NFL

Dr. Anne Mckee Forces NFL Players to Consider Perils of Football

Credit Rick Osentoski / Associated Press

Most of you were not shocked by the departure of Rob Ninkovich and John Urschel from the NFL. You were probably a little disturbed when Ben Roethlisberger also began actively discussing the possibility of retirement but you were not shocked. Many sites that offers NFL betting this season are probably not getting much attention these days.

Doctor Ann McKee’s CTE Study left a lot of people shaken. The director of Boston University’s Chronic Traumatic Encephalopathy Center analyzed the brains of 111 former athletes who were deceased. The athletes had displayed disturbing symptoms beforehand so it came as no surprise when she discovered brain disease amongst them.

The shocking aspect was that an astounding 99 percent of these brains were all determined to have a brain disease. McKee will be the first person to tell you that her findings are not conclusive. If they were taken at face value, then the doctor’s CTE study proves that 99 percent of all NFL players will get CTE at some point in their lives, and that is a truly frightening.

Doctor Mckee would have to do a far more comprehensive study involving random samples of former players’ brains in order to come up with a more definitive conclusion. After all, there are many former players that have never shown signs of a brain disease.

Right now, though, such concerns are not really an issue. If anything, Doctor McKee’s findings further cement the connection between CTE and the frequent hits football players keep taking to the head.

Rob Roethlisberger has good reason to take pause and to consider the repercussions of his career. There is no way to determine how many repetitive hits to the head it takes to elicit CTE and it is difficult to figure out how long it takes for the ailment to manifest.

Former football players that have read Doctor McKee’s study are probably on edge right now, trying to figure out whether they should prepare for a future laden with mental health complications.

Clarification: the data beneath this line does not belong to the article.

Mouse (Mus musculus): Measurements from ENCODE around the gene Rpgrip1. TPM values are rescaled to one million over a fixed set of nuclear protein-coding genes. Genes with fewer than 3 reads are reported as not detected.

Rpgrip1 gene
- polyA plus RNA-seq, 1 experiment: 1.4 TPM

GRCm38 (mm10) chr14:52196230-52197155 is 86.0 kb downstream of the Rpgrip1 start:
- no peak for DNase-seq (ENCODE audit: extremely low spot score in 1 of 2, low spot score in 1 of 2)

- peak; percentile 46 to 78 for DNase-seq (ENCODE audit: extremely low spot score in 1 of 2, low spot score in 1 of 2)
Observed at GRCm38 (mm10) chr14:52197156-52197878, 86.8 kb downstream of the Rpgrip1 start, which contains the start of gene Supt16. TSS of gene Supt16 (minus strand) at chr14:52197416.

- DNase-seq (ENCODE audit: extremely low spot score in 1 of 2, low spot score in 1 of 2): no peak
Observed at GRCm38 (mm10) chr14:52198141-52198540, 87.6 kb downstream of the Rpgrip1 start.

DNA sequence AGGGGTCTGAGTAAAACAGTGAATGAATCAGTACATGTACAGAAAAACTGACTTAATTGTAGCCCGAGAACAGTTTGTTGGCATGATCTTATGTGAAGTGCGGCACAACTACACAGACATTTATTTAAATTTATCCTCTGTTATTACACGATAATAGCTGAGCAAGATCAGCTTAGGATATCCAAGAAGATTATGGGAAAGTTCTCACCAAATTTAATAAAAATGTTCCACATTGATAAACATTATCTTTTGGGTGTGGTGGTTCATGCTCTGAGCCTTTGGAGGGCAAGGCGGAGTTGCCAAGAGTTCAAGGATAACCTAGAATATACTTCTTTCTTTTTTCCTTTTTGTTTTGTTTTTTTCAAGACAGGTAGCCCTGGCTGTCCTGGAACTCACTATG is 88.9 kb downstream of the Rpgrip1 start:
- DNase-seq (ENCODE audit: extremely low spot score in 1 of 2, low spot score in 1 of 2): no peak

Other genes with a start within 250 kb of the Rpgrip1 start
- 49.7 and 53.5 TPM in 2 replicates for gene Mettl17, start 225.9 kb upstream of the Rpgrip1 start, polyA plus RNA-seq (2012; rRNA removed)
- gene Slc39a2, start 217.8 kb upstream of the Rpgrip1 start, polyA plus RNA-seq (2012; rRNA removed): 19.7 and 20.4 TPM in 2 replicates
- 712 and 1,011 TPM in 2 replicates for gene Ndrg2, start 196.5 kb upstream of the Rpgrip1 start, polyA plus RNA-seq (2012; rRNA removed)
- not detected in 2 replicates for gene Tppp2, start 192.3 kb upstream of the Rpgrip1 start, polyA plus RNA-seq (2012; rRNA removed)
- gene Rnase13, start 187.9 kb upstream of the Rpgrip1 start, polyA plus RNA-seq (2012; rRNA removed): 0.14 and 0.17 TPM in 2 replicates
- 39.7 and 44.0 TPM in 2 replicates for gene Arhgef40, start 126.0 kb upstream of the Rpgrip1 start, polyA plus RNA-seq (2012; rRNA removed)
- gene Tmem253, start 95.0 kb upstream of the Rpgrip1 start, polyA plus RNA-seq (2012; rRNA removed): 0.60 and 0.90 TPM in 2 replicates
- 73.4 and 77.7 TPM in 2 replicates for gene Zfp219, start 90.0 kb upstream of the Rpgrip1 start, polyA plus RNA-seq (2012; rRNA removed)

Can you imagine what it will take for Rob to put his helmet on and go bumping skulls with other players? If he didn’t know before, Rob now knows that every hit he takes increases his chances of suffering from brain disease down the line.

Most football players will tell you that the rush of the game is such that, even with the health hazards involved, they would be hard-pressed to give up the game they love for the sake of a brighter future.

But then again, CTE Studies like the one carried out by Doctor McKee have a way of putting things into perspective. Rob might choose to play another season in the NFL, but one wonders whether he will have the mental faculties to perform like he used to.

Succeeding in the NFL requires one to manifest a certain amount of recklessness. You must be willing to throw yourself into the game with unbridled ferocity because that is what every opponent on the field is doing.

CTE studies like this one force athletes to pause and to contemplate their lives. It is easy to put one’s body in peril for the sake of a paycheck when you are young and at your physical peak. It isn’t until you begin to age and the health consequences of the game of football begin to set in that you question whether it was actually worth it.

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